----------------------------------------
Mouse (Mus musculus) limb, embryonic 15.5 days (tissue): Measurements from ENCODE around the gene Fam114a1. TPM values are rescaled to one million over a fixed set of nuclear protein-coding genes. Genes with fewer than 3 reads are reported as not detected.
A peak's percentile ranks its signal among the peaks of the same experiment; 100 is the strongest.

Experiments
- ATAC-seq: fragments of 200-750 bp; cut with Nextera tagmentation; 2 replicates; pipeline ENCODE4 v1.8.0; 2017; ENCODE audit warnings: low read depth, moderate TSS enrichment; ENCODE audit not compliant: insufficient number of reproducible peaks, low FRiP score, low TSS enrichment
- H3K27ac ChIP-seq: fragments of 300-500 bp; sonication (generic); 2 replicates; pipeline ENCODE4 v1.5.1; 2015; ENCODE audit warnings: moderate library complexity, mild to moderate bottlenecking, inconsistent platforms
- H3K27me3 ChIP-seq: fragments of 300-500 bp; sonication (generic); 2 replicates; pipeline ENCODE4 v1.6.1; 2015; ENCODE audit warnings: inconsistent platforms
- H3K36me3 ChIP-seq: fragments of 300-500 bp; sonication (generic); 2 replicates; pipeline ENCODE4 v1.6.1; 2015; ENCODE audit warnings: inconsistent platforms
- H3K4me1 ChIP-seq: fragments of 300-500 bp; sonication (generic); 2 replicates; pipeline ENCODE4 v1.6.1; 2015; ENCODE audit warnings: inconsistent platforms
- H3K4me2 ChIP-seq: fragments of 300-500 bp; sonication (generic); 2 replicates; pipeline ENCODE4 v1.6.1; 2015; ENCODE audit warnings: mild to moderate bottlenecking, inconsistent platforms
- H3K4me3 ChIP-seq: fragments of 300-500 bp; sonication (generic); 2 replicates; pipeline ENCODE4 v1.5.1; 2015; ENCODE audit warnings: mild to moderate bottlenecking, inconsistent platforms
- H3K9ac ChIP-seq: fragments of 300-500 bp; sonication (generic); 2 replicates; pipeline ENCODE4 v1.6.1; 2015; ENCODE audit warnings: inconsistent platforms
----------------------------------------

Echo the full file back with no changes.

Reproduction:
Mouse (Mus musculus) limb, embryonic 15.5 days (tissue): Measurements from ENCODE around the gene Fam114a1. TPM values are rescaled to one million over a fixed set of nuclear protein-coding genes. Genes with fewer than 3 reads are reported as not detected.
A peak's percentile ranks its signal among the peaks of the same experiment; 100 is the strongest.

Experiments
- ATAC-seq: fragments of 200-750 bp; cut with Nextera tagmentation; 2 replicates; pipeline ENCODE4 v1.8.0; 2017; ENCODE audit warnings: low read depth, moderate TSS enrichment; ENCODE audit not compliant: insufficient number of reproducible peaks, low FRiP score, low TSS enrichment
- H3K27ac ChIP-seq: fragments of 300-500 bp; sonication (generic); 2 replicates; pipeline ENCODE4 v1.5.1; 2015; ENCODE audit warnings: moderate library complexity, mild to moderate bottlenecking, inconsistent platforms
- H3K27me3 ChIP-seq: fragments of 300-500 bp; sonication (generic); 2 replicates; pipeline ENCODE4 v1.6.1; 2015; ENCODE audit warnings: inconsistent platforms
- H3K36me3 ChIP-seq: fragments of 300-500 bp; sonication (generic); 2 replicates; pipeline ENCODE4 v1.6.1; 2015; ENCODE audit warnings: inconsistent platforms
- H3K4me1 ChIP-seq: fragments of 300-500 bp; sonication (generic); 2 replicates; pipeline ENCODE4 v1.6.1; 2015; ENCODE audit warnings: inconsistent platforms
- H3K4me2 ChIP-seq: fragments of 300-500 bp; sonication (generic); 2 replicates; pipeline ENCODE4 v1.6.1; 2015; ENCODE audit warnings: mild to moderate bottlenecking, inconsistent platforms
- H3K4me3 ChIP-seq: fragments of 300-500 bp; sonication (generic); 2 replicates; pipeline ENCODE4 v1.5.1; 2015; ENCODE audit warnings: mild to moderate bottlenecking, inconsistent platforms
- H3K9ac ChIP-seq: fragments of 300-500 bp; sonication (generic); 2 replicates; pipeline ENCODE4 v1.6.1; 2015; ENCODE audit warnings: inconsistent platforms